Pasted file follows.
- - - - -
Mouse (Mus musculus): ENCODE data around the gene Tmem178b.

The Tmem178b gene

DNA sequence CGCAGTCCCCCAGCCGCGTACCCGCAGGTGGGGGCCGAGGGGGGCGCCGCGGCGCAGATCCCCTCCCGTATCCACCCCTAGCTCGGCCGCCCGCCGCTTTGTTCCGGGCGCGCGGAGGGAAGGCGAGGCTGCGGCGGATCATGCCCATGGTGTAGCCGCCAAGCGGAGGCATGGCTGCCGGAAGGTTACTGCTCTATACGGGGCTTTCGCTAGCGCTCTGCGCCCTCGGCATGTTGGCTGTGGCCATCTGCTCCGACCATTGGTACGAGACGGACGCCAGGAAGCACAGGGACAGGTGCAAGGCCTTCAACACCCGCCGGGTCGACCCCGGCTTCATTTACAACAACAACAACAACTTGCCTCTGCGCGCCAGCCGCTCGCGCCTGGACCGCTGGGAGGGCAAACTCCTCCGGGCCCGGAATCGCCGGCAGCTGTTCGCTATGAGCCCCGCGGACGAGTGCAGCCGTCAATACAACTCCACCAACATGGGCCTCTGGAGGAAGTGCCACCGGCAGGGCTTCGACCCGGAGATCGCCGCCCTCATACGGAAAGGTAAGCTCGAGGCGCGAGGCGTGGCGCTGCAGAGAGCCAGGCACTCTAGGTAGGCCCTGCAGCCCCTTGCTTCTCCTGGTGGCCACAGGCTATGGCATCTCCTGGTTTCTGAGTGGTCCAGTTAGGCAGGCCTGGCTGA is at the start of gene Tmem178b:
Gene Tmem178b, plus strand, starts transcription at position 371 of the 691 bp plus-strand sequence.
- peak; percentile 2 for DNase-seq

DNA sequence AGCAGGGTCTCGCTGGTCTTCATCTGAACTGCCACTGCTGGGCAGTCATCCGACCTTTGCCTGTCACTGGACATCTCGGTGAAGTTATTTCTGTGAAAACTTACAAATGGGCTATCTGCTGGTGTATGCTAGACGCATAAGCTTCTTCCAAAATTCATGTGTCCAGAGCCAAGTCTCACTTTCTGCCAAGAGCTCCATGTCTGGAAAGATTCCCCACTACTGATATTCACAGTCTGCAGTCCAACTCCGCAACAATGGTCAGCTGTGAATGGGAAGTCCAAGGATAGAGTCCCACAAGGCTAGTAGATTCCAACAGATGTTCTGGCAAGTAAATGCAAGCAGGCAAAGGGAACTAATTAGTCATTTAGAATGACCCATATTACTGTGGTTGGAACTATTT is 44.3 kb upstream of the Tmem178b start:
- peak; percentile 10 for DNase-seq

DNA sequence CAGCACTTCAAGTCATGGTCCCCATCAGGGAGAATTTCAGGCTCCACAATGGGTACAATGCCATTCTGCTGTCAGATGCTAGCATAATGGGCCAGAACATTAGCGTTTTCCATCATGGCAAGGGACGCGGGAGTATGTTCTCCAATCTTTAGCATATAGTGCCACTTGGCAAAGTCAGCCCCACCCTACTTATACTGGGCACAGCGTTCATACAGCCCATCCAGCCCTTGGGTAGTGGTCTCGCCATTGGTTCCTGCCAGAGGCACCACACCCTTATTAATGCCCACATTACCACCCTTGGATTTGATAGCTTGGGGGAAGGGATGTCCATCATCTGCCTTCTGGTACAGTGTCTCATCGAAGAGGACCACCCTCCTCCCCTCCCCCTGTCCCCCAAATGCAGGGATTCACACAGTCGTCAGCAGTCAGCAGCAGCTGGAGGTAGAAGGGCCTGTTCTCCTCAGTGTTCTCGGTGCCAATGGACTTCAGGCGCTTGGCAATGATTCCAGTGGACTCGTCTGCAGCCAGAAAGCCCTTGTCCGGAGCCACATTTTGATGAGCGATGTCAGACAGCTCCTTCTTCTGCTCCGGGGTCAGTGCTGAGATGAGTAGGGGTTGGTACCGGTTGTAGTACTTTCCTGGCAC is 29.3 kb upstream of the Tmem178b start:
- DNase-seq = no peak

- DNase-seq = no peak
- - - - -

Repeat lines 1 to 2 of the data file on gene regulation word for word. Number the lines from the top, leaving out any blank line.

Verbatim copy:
Mouse (Mus musculus): ENCODE data around the gene Tmem178b.

The Tmem178b gene